Trichuris spp. (T. ovis, 78 %; T. globulosa, 22 %) infested all tracer lambs, it was present during all over the year with a peak in spring (March-April), but the intensity remained very low compared to other nematodes.

Haemonchus contortus, Chabertia ovina, Oesophagostomum venulosum and Cooperia oncophora species were the lowest represented in sheep digestive tract.

The infestation prevalence by tapeworms in the gut reached 75.5 %, consisting of five species of anoplocephalidae: Moniezia expansa, M. benedeni, Stilesia globipunctata, Thysaniezia ovilla and Avitellina centripunctata. Infestation by these tapeworms was inverted in comparison to nematodes infestation dynamics. Indeed, during 2004 and 2005 the number of anoplocephalidae increased in summer (July-August) with a peak in autumn (September-October); it decreased in winter and spring. The number of anoplocephalidae in tracer lambs was higher in 2004 (175, 70 %) than 2005 (72, 30 %) (Fig. 3).

thumbnail Fig. 3.

Bimonthly evolution of anoplocephalidae collected from small intestines of tracer lambs.

Only four specimens of Paramphistomum spp. were found in the rumen of one tracer lamb during November-December 2004.

Nematode Faecal Egg Counts

The variation of the mean FEC in tracers lambs, showed a significant positive correlation with adult worms burdens (coefficient of correlation r = 0.623; p < 0.001). In the flock, the mean overall prevalence of gastrointestinal nematodes was 93 % and 93 % respectively in ewes and lambs (Table II).

Table II.

Variation of prevalence, coproscopy and haemoglobnemia in the flock at each grazing period during 2004.

The infestation prevalence in the flock was high during all periods of the year (between 78 and 100 %). During 2004, average FEC was higher in ewes (620) than lambs (311). The faecal egg counts exhibited two peaks: a first during late spring (May-June) for ewes with an average maximum of 777.5, and in July-August for lambs with an average maximum of 500; a second peak was observed in November-December with an average maximum FEC of 1,855 and 423 in ewes and lambs respectively.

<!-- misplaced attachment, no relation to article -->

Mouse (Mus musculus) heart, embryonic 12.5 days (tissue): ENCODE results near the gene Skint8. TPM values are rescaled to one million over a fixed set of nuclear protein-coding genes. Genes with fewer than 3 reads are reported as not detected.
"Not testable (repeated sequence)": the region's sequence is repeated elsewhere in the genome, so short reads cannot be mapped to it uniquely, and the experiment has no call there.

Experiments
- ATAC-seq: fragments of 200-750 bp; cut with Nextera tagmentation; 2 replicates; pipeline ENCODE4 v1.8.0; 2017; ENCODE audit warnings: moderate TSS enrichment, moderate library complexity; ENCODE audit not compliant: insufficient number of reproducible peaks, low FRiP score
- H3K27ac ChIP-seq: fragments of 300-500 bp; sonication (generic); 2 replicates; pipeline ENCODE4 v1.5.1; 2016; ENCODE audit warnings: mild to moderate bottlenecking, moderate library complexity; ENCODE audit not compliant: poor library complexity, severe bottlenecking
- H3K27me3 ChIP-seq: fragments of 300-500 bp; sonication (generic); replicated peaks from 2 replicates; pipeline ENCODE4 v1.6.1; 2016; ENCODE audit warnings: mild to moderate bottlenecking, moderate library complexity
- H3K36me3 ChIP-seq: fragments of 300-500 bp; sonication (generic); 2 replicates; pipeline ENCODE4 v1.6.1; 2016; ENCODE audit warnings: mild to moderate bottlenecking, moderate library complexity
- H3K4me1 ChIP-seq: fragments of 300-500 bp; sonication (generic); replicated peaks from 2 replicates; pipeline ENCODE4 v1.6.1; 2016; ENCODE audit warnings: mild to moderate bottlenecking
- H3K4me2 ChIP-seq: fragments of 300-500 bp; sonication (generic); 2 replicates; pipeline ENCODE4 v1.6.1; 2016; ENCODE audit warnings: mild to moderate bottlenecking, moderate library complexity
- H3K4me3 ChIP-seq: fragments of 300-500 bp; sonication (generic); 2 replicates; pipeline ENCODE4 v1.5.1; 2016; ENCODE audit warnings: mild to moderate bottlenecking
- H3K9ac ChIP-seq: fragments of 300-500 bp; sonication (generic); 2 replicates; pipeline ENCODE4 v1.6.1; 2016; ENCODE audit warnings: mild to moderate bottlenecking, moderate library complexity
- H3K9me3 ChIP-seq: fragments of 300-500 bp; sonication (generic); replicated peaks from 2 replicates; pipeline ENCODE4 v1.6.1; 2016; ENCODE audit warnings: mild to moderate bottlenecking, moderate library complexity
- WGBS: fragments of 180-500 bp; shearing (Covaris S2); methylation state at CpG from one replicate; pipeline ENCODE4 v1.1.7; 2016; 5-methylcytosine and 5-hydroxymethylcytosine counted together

Heamoglobinaemia

There was no statistically significant correlation between gastrointestinal nematodes and hemoglobin values in tracer lambs (coefficient of correlation r = 0.06; p = 0.73). In the flock, mean haemoglobinaemia varied between 8.53 and 9.58 g/dl in ewes and lambs respectively. The difference between mean haemoglobinaemia of ewes and lambs was statistically significant (p = 0.003). In addition, there was a significant correlation between haemoglobinaemia and FEC for only ewes (r = 0.24; p = 0.03). During 2004, haemoglobinaemia were higher in March-April (8.52 and 11.85 g/dl in ewes and lambs, respectively) and lower during July-August (7.09 and 6.74 g/dl in ewes and lambs, respectively) (Table II).

Discussion

In northern Tunisia, particularly in the Sejnane region, climate is favourable for sheep infestation by gastrointestinal nematodes, and tracer lambs revealed very high infestation prevalences (reaching 100 %). Climatic factors, mainly temperature and rainfall are limiting factors for the development and survival of infective nematode gastrointestinal larvae (Levine, 1963), influencing then the epidemiology of nematodes infestation. With the onset of rains in autumn, the parasitic burdens increased gradually, reaching a peak in spring. The lack of rain after June explains the very low nematode rate infection in tracer lambs grazing during July-August (Fig. 2). Temperature may play a role in the peak infestation by Teladorsagia spp. and Trichostrongylus spp. during May-June 2004 and November-December 2005, and for S. papillosus in March-April.